Saturday 14th March 2015.
Pontypridd Town 1-2 Treharris Athletic Western.
Welsh League Division Three.
Ynysangharad Park, Pontypridd.
Attendance: Circa 80.
If you’ll excuse my Danny Dyer-pastiche level of Cockney parlance for a moment. It’s fair to say that this fixture has a bit of ‘previous if you catch my drift guv’na?
Now I’ve offended everyone who lives within the Greater London area, I’ll continue with my blog entry.
In the reverse fixture in late November of last year, whilst Pontypridd Town were holding a 2-0 lead deep into stoppage time through goals from Chris Vardon and Tom Rutherford, a rough tackle was made. Heads were lost and the match descended into a bit of controlled chaos. The referee decided in the 94th minute, to abandon the match completely. The result was in doubt, but was later judged to stand by the FAW.
It’s important to point out at this stage that I wasn’t present on the above mentioned date and my recollection of events is based on conversations I’ve held with players from both sides over recent weeks. One side recalls something, another side recalls another thing, which is natural really. The only thing really that both sides share is the belief that the referee on the day probably over-reacted in calling the game to a halt, especially so deep into stoppage time.
What adds more spice to this afternoon’s match is the precarious league position Treharris Athletic Western find themselves in going into the match. Having only escaped relegation to the South Wales Amateur Leagues the previous season by having a superior goal difference to the eventually relegated (and superbly named) Abertillery Bluebirds. With this in mind and finding themselves 12 points adrift of Bettws in the third relegation spot and with games quickly starting to run out, it’s clear that Treharris need to get points on the board swiftly to retain their Welsh League status.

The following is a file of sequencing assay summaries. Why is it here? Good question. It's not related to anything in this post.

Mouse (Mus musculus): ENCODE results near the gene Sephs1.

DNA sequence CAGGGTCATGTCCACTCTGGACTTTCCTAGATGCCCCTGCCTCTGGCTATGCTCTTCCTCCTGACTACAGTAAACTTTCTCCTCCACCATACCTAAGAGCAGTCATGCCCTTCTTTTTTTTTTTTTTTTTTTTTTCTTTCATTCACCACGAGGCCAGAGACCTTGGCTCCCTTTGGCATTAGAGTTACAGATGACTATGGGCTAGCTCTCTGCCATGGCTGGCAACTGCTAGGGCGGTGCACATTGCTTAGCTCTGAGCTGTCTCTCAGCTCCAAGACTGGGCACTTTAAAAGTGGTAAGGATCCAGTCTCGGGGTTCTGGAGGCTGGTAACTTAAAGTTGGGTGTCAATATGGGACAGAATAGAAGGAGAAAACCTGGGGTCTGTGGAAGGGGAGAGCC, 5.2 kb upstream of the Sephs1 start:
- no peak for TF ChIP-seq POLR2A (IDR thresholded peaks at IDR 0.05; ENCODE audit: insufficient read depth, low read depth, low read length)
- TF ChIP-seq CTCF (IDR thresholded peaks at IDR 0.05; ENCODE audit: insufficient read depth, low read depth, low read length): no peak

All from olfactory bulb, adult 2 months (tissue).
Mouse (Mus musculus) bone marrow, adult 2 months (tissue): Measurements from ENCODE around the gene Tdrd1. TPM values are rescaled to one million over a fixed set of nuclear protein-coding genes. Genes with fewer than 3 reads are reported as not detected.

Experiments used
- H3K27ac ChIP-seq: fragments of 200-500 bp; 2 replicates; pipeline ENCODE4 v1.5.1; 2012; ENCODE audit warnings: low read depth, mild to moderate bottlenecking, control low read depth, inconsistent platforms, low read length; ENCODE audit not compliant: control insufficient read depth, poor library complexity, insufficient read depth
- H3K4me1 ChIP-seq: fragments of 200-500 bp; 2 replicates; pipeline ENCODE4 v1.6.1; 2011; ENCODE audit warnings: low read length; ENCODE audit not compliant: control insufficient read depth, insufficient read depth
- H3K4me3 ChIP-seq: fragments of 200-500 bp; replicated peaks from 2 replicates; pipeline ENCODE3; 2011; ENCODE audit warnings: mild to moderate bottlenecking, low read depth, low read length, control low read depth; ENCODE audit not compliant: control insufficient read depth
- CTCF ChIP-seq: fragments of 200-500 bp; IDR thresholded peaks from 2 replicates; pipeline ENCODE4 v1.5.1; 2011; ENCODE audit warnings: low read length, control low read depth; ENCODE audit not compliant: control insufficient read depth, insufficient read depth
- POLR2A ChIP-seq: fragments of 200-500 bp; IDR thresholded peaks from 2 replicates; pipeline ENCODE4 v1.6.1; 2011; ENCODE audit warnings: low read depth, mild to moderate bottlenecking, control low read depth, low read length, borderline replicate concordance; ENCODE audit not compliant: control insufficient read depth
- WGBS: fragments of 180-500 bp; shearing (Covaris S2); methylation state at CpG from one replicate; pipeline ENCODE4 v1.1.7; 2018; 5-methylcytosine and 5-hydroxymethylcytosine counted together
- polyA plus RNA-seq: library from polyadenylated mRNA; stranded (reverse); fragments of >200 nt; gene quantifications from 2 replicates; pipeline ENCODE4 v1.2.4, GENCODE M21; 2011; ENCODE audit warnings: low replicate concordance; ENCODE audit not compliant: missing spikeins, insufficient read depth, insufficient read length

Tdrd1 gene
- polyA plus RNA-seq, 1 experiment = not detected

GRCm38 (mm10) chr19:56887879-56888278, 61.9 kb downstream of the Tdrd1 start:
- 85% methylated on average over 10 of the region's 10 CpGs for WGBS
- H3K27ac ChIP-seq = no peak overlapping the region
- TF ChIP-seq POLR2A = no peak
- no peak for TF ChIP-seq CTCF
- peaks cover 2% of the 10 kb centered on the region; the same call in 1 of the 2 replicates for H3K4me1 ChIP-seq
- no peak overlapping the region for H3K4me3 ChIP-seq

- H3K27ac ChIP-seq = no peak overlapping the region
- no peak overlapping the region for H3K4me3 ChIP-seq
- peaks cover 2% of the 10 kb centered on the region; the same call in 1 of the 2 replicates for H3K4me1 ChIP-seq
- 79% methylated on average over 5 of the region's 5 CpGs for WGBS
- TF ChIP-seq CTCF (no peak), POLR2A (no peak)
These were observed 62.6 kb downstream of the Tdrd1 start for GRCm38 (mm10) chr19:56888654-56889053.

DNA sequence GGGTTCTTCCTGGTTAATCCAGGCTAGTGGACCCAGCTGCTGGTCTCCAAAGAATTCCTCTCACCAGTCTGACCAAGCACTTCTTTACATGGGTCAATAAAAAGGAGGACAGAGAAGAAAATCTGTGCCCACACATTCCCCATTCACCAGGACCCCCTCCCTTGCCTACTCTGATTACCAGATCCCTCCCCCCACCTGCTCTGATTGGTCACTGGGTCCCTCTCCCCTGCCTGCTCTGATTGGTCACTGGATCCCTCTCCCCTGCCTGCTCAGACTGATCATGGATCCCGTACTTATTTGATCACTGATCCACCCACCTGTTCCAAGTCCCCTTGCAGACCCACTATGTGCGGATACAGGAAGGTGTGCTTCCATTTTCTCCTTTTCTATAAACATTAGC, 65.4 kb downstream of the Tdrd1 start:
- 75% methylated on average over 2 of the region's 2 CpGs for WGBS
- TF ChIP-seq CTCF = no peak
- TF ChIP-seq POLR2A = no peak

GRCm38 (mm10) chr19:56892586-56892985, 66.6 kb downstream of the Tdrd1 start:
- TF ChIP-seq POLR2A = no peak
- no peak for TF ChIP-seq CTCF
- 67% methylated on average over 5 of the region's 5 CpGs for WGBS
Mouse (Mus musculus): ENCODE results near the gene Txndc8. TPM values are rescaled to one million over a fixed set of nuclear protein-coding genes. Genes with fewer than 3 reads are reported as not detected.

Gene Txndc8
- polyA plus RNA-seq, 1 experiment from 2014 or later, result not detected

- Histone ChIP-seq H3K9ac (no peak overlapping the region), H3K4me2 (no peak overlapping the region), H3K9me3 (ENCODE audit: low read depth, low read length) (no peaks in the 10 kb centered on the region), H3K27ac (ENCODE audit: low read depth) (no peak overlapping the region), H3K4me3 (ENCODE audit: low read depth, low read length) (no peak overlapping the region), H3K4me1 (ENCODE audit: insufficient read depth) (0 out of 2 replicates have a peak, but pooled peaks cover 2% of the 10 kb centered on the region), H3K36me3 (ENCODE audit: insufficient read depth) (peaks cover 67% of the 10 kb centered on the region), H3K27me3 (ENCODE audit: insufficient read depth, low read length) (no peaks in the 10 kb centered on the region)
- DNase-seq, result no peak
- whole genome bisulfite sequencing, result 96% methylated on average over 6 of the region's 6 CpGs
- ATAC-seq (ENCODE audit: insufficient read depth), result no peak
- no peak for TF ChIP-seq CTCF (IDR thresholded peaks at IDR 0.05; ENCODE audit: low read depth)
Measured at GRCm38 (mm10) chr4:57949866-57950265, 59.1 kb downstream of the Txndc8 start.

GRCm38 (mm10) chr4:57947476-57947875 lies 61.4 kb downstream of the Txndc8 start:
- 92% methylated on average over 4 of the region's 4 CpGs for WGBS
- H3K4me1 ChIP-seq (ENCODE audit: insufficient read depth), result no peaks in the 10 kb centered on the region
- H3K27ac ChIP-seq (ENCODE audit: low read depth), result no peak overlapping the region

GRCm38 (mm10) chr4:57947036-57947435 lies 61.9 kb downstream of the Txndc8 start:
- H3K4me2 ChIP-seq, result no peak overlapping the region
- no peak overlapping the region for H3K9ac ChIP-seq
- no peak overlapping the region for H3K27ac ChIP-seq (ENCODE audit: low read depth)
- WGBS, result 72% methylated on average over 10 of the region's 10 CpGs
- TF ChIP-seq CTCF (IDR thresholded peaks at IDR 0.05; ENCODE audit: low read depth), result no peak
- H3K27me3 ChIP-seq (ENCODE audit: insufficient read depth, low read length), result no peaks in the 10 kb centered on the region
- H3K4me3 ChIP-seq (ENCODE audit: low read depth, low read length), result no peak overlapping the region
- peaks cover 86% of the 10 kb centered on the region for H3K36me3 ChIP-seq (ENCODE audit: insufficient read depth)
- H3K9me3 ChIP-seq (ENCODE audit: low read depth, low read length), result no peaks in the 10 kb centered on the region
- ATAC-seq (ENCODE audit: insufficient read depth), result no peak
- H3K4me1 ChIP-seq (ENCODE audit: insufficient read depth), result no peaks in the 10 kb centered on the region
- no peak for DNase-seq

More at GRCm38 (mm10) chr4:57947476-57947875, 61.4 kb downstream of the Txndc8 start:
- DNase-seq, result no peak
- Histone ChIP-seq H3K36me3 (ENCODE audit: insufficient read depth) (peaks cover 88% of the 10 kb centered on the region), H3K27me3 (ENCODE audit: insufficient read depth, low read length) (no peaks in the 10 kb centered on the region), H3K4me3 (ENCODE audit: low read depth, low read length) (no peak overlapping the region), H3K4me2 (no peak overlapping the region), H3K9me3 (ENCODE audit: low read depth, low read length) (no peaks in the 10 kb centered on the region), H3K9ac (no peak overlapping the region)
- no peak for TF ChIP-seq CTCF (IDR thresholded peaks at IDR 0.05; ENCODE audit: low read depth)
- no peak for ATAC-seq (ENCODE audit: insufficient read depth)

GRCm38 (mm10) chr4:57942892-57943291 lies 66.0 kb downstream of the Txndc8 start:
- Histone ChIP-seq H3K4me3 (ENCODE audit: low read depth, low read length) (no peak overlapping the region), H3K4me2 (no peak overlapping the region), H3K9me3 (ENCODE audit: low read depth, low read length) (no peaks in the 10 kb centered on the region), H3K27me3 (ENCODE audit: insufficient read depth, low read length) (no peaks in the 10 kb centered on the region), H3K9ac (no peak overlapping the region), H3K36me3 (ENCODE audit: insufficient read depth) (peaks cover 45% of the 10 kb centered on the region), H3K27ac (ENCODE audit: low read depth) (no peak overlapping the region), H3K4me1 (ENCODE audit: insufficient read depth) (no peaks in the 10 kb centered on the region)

Unfortunately I missed the opening 20 minutes or so, due to this afternoon’s family emergency, but I manage to get to the ground in time to still see Pontypridd Town’s usual ‘gate/ticket man’ near the entrance. A friendly chap who always has time for a chat.
Not that I’m telling people how to get into Welsh League matches for free, but I will mention that the volunteers running the gates usually give up after fifteen minutes or so, to find a better place to watch the match.
I’m an honest guy, don’t get me wrong, but if I find a fifty pound note on the floor the chances of me hot footing it to my local police station to hand it in for its rightful owner are very slim indeed.
Having said that, I hotfooted it to the usual ticket man, who is now walking back to the changing rooms and call out for him to stop.
I place a fiver and a pound coin into his hand, the usual admission fee for my wife and I. He fires me a look of bemusement. Twenty minutes of the match have passed and by this point it’s usually free entry for all.
“What’s this for?” he asks.
I struggle to find the words for a second, but murmur “Uh.. price, getting in?”
“Ah, don’t worry. Half way through first half” he replies, offering me the money back.
“Nah, if anything, just have it and put it towards the club” I firmly state back.
I’m not looking for an OBE or anything. I’ve had the opportunity to take in these games for free many a time before now. A hole in the fence here, an open gate there, a ‘ticket man’ gone for a walk. But I’ve always gone out of my way to find someone responsible for collecting the cash together.
Money at this level of the Welsh football pyramid is seriously short in supply, with clubs often having to pay referee’s and pitch hire fees out of their own pockets, with gate receipts only making the smallest of dents in such fees. (Interestingly for those who object to “paying for amateur football”, which is a sad excuse I’ve heard before. The Welsh League actually impose a rule that states clubs must charge a minimum of £3.00 for members of the public to attend – Rule 16).